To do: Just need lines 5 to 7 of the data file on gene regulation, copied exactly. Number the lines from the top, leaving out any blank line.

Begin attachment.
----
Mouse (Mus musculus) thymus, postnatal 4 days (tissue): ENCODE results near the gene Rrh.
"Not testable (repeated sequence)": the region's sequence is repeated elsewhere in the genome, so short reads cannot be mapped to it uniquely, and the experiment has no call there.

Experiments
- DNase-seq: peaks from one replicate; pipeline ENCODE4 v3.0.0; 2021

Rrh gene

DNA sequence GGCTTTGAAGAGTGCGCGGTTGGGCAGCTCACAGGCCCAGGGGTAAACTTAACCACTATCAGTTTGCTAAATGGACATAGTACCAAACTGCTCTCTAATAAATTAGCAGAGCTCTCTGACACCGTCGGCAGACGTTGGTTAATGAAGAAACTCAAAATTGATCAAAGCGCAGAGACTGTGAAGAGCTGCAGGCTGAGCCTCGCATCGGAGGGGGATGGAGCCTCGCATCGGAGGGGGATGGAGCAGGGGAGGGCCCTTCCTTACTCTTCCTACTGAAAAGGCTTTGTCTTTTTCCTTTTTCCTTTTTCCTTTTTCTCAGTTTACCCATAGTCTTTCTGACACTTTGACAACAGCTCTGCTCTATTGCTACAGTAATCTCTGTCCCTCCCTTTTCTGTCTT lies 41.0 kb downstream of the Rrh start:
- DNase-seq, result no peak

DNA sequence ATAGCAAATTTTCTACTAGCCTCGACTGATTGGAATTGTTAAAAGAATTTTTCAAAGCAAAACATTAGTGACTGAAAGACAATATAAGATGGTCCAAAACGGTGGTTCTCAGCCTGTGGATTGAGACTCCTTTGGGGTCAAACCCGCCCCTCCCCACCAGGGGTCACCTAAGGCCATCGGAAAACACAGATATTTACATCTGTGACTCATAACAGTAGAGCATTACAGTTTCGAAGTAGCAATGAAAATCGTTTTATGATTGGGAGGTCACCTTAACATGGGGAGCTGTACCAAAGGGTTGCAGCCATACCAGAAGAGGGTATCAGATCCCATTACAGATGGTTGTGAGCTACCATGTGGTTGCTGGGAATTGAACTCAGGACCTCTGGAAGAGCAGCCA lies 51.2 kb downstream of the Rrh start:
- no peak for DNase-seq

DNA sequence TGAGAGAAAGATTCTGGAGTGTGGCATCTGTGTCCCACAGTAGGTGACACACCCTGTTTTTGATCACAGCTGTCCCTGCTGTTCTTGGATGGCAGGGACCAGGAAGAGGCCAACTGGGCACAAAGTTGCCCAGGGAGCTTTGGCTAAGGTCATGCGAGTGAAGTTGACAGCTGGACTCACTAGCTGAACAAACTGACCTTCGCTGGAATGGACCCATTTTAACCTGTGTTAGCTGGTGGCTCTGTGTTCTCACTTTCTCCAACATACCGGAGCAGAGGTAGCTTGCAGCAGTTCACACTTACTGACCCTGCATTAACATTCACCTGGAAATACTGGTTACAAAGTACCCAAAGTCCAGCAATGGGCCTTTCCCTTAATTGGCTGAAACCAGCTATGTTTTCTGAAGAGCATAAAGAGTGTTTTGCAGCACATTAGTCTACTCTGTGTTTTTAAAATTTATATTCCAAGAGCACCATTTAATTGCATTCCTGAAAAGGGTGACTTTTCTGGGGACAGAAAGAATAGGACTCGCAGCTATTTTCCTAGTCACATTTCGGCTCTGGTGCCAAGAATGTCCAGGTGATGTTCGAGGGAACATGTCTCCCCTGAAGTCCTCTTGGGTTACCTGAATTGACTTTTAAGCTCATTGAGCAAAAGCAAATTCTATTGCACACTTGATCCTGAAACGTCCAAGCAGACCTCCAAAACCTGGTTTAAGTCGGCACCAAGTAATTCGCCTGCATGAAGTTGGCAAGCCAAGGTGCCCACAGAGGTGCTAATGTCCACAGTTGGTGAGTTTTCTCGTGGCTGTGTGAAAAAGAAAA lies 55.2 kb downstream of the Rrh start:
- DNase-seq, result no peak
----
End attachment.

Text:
Rrh gene

DNA sequence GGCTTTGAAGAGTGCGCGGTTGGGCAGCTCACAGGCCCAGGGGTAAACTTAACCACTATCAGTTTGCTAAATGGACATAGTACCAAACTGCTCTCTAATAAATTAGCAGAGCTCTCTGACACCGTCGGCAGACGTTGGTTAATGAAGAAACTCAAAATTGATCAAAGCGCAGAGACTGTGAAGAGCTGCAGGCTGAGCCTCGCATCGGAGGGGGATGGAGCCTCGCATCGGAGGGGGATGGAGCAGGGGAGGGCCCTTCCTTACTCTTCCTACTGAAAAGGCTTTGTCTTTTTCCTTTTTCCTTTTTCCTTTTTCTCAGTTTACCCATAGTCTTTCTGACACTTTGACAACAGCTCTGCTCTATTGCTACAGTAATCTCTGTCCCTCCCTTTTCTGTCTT lies 41.0 kb downstream of the Rrh start:
- DNase-seq, result no peak